Just like being a freshman in college, being the youngest in the office is an unavoidable rite of passage. When you are an intern or a fresher, expect to be younger than everyone else by several years up to several decades.
Here are some situations you may encounter as the youngest in the office:
1. You are the tech support for the office.
“How do I install Facebook on my smartphone?”
“Can you connect the new printer to our network?”
Because we have grown up with technology, we are probably the most comfortable with it than the others in the office (unless they are in IT).
Be helpful and let your knowledge shine. Your knowledge of the latest technology and social media networks are advantages that your older coworkers do not have. Not only will you earn goodwill, you will also establish a reputation for being a team player. Make sure that your main priorities don’t suffer as a result though.
Your coworkers will be giving you lots of help in your first months. Return the favour by helping them with a few of their IT problems
Of course, if the problem is something too advanced for you, you need to speak up.
2. You don’t understand half of what happens in meetings.
The 45-minute weekly team meetings I had at my first internship felt more draining than a full day of work. There was so much to absorb, from jargon to learning how the team operated, that my brain would be mush by the end.
When you are new, don’t be afraid to interrupt and ask questions in team meetings. There is no reason to sit for 20 minutes, wondering what an acronym is. Write down notes and any follow up questions you have to answer.
3. Your coworker (who is your peer) starts delegating menial tasks to you and treating you like a secretary.
You may be the youngest, but you shouldn’t be expected be at the whim of everyone. In this case, you should approach your manager and say, “Bob has been asking me to do his data entry and photocopying for him a lot lately. I’m spending several hours a week on these tasks and not on projects X, Y, and Z. Do I need to shift my focus to help Bob?”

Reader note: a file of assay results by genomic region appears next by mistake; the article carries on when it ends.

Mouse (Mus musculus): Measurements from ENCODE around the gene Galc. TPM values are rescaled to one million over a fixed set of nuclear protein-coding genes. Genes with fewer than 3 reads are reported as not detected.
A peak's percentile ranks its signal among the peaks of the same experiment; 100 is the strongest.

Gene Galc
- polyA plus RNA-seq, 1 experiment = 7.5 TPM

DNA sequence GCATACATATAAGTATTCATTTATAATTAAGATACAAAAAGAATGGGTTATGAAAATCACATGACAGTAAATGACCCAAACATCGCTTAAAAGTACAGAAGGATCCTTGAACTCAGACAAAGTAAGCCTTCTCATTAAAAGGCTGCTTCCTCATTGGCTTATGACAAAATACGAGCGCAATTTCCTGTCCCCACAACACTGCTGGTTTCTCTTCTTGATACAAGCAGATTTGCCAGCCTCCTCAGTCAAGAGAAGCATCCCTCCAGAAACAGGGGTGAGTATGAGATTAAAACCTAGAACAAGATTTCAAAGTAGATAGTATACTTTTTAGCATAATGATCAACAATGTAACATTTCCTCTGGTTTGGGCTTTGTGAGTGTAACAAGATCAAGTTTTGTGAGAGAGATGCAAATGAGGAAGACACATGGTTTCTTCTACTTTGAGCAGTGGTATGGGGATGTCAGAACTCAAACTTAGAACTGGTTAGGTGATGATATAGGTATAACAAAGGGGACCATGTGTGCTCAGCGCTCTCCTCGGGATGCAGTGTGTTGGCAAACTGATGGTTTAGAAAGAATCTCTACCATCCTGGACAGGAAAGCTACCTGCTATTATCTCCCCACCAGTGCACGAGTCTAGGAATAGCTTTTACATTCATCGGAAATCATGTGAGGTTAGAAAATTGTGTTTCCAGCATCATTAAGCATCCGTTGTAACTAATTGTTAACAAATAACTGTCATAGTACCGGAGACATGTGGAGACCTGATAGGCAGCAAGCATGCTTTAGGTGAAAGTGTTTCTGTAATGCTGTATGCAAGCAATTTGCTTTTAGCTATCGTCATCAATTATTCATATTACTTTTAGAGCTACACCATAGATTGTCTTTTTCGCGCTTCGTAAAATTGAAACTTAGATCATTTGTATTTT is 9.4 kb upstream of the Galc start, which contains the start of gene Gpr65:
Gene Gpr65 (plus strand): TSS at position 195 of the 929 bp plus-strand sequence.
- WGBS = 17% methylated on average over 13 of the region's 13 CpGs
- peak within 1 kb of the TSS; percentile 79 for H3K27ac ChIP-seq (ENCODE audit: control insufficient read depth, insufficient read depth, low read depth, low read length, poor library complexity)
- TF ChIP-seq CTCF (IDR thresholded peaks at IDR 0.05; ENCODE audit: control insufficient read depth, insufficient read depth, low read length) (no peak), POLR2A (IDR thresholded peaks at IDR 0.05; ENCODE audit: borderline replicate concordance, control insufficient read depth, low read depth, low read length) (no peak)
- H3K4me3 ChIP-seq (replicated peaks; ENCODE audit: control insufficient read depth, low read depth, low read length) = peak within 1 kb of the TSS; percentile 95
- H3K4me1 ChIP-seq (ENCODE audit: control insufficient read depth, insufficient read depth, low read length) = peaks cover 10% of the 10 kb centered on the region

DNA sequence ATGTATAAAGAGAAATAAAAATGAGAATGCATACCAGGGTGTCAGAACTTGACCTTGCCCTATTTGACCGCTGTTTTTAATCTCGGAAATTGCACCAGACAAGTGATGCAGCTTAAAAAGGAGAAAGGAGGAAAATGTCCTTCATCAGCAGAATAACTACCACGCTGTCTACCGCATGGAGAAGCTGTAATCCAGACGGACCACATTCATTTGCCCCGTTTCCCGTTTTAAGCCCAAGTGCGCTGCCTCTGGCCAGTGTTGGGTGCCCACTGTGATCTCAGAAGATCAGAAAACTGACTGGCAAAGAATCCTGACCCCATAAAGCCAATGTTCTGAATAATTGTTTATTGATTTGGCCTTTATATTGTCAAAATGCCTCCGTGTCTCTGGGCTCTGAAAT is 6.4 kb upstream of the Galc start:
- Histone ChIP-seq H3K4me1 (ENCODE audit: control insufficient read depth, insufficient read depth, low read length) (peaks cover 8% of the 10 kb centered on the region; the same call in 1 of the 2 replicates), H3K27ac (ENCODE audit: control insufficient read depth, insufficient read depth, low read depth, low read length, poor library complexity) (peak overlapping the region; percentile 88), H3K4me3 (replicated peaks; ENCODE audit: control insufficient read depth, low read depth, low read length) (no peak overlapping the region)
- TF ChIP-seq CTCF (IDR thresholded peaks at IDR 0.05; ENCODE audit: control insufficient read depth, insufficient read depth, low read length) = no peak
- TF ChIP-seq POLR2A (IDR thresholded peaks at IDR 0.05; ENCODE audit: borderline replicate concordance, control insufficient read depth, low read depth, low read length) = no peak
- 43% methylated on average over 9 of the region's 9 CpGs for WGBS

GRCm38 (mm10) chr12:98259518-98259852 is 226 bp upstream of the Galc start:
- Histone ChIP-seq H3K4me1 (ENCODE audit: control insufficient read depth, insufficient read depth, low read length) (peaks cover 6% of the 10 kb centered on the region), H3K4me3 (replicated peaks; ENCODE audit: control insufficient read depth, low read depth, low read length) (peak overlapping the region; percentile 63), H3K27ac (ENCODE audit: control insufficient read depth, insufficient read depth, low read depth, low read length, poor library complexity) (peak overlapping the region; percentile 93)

Phrasing your question this way will show that you need help with prioritizing your tasks, not with Bob himself. Your manager may not be aware that this is happening and will ask Bob to stop. Or you may find out that Bob needs to focus on an even bigger project, so you need to help him out.
4. You are not taken seriously.
This will feel very demoralizing, but don’t be discouraged! Whenever you start out in a new group or community, you need to build your reputation. Even when professionals start a new job, they need to do the same.
To build your reputation and earn respect, you need to deliver on your promises, listen and ask questions more than you talk, and respect
You have lots of ideas that you believe would benefit the business – without understanding why things are done the way it is, your organization’s business goals, and the resources available, you will look out of touch with reality. Ask question, research, build a solid proposal
You should also check out:
The Social Network | 4 Reasons why you need to know the people you work with!
5 things you must do while you’re still in college.
The 5 types of people you meet in your final year